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Layers question

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Roy GuinnLayers question
by on Mar 7, 2011 at 4:58:23 pm

Sorry for the noob question, I just started learning AE. I have several animated clips that I am trying to composite. A base layer, and several foreground characters filmed against a green screen. The base layer was filmed with a short camera pan at the begining. My problem is that when I lay the foreground characters in they are linked to the base layer and pan with it. I want the foreground to remain stationary, while the base layer pans over them. Thanks for any help.

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Subhash NaveenRe: Layers question
by on Mar 7, 2011 at 6:04:32 pm

Hi Roy

Was the camera pan done using After Effects Camera or the footage was shot with the pan? Ideally as they are separate layers, the foreground elements should not be moving with the pan on the back ground layer. can you please post a quick small render?

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Michael SzalapskiRe: Layers question
by on Mar 7, 2011 at 10:56:03 pm

Are you saying that in your background footage the camera was moving when it was filmed and you want your greenscreened elements to match the movement of the background so that it appears they're actually attached to the ground? (What I think you meant) Or are you saying that your foreground characters are linked/parented to your background layer? (which is what you actually said)

- The Great Szalam
(The 'Great' stands for 'Not So Great, in fact, Extremely Humble')

No trees were harmed in the creation of this message, but several thousand electrons were mildly inconvenienced.

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Roy GuinnRe: Layers question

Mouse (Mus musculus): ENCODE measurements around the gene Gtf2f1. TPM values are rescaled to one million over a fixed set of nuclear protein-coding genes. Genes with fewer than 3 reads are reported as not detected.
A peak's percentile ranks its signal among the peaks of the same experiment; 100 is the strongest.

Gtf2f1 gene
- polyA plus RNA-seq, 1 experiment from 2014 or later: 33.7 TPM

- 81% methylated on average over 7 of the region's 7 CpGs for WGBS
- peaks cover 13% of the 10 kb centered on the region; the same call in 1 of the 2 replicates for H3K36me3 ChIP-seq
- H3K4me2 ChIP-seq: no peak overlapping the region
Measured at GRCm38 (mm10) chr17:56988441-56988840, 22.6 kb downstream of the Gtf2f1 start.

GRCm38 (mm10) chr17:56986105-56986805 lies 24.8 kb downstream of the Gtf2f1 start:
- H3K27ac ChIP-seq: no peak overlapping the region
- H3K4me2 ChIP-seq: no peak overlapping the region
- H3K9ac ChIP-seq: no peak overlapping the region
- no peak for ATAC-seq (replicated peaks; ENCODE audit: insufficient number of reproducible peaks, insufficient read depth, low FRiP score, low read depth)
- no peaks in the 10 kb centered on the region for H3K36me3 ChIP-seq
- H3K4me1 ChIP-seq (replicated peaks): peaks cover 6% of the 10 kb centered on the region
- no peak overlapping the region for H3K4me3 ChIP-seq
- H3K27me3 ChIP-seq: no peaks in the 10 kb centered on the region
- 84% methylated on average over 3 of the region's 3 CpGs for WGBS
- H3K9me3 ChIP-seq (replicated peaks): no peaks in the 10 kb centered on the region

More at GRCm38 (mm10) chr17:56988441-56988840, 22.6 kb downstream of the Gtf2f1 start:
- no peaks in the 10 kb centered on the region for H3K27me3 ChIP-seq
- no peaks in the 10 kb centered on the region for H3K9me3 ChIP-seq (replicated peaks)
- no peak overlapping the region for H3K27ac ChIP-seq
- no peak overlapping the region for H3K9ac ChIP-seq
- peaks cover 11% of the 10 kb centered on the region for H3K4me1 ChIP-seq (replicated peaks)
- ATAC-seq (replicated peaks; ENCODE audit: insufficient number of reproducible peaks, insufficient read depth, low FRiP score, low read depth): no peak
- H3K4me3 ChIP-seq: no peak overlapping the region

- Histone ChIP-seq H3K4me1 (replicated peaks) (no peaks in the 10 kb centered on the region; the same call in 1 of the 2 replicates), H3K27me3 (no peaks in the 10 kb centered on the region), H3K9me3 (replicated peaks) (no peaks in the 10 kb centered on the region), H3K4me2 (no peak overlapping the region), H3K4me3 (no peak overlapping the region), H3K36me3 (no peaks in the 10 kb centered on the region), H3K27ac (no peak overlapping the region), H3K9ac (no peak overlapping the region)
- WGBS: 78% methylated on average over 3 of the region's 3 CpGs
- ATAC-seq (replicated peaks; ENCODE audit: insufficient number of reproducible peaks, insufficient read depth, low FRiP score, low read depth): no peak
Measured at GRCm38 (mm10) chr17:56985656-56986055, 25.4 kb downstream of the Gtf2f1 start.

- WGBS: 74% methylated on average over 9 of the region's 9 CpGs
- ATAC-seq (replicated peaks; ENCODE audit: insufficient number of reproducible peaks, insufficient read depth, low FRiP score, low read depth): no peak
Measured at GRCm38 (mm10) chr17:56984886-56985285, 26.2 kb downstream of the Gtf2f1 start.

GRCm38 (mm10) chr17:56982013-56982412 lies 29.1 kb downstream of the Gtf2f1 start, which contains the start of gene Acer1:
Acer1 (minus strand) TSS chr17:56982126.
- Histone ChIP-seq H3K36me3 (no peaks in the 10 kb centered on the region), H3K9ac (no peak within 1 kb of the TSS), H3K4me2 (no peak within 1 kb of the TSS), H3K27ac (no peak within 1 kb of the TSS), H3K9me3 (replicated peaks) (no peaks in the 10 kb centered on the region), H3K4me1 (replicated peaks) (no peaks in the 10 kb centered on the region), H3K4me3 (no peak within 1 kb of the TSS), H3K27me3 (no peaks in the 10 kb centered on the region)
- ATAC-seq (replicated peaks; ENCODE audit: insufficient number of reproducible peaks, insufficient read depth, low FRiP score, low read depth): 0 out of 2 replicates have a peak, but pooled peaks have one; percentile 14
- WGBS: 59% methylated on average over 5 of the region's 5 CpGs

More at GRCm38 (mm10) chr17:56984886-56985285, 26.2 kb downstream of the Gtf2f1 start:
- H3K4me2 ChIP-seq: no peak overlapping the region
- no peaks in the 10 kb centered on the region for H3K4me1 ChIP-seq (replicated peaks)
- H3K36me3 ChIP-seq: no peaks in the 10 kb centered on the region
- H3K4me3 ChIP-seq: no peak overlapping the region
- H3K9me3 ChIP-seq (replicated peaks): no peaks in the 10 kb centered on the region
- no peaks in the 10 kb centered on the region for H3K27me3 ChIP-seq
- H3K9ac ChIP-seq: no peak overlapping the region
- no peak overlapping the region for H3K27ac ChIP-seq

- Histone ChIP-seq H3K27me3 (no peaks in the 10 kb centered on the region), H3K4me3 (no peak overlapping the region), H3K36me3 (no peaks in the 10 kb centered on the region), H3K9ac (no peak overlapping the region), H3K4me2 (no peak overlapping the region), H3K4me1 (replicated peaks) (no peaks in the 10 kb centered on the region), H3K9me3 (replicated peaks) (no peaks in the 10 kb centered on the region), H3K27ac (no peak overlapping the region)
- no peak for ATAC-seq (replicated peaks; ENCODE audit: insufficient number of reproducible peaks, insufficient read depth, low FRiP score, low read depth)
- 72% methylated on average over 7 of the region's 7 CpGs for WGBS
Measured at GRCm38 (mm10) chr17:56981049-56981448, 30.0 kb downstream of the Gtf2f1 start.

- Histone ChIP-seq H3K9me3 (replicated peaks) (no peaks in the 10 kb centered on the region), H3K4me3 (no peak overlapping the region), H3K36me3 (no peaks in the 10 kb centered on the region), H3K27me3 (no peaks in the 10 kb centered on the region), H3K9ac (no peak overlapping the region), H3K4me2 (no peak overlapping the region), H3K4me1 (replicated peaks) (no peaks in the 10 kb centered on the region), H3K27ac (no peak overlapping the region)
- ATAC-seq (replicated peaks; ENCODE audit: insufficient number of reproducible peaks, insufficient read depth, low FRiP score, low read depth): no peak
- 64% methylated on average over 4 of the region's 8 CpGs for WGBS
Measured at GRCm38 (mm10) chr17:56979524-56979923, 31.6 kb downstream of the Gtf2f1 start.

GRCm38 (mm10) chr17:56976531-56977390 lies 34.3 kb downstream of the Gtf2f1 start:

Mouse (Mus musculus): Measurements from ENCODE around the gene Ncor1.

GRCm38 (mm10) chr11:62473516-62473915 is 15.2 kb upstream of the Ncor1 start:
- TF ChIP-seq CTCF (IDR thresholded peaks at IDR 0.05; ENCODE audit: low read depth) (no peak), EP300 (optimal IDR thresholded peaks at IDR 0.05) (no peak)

by on Mar 7, 2011 at 11:12:24 pm

LOL I think I followed all that. I posted a short clip but it hasn't cleared the gate keepers yet. The base layer, which is the background, has a short pan at the begining that was part of the shot footage. It was then droped into AE with nothing else done to it. The forground characters, meant to be a crowd at the bottom edge of the screen, were filmed against a green screen and layed over the background. I checked that the two layers are not linked in AE, however the animation responds as if they are. The crowd should be slightly off camera at the begining and come into view as the background pans toward them, so that they look like they are in the environment. What is happening is the crowd is panning with the camera. Very confusing since the pan itself is part of the shot, and not an effect in AE, and the crowd is a different layer alltogether.

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Joey ForemanRe: Layers question
by on Mar 8, 2011 at 1:03:23 am

That's just because they are stuck at the side of the comp where you positioned them. They were shot against the greenscreen with a static camera, so of course they're not going to move out of the frame. You positioned them in your comp, presumably on one side. The camera is moving in the layer below, so that creates the illusion that they are moving with the camera. But they're still on the same side of the comp.

AE has no way of knowing how the camera moved in your background footage.
You have to tell it how, and the way you do that is with Motion Tracking. The motion tracker built into AE works for some types of shots, but for much better results you'll need to learn how to use Mocha, which has shipped with AE as a separate application since CS4.

Since you want your keyed characters to come into frame from offscreen, your shot presents an additional challenge - offset tracking.

Here's a bunch of tutorials to get you up to speed.

Now, if you don't care much about how realistically they enter the frame, you could just manually keyframe the position of the keyed layer to move into frame, and try to match the speed of the camera. You might get lucky and get a believable result. If not, time to dig into Mocha and enjoy the magic.

Joey Foreman
Editor/Compositor/VFX Artist

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Roy GuinnRe: Layers question
by on Mar 8, 2011 at 2:44:59 am

Well, like I said from the get go, I'm a bit out of my element in AE, just jumped into it and I feel like a fish out of water. But thanks for all the feedback, and the direction to the tutorials.

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Dave LaRondeRe: Layers question
by on Mar 8, 2011 at 3:34:56 pm

[Roy Guinn] "I'm a bit out of my element in AE, just jumped into it and I feel like a fish out of water."

That's an entirely understandable feeling; there's a LOT to learn in AE.
But there are ways to learn the basics, upon which all AE knowledge is built. Such at this:

And for the cost of a new video game, you can get something much better:

Dave LaRonde
Sr. Promotion Producer
KCRG-TV (ABC) Cedar Rapids, IA

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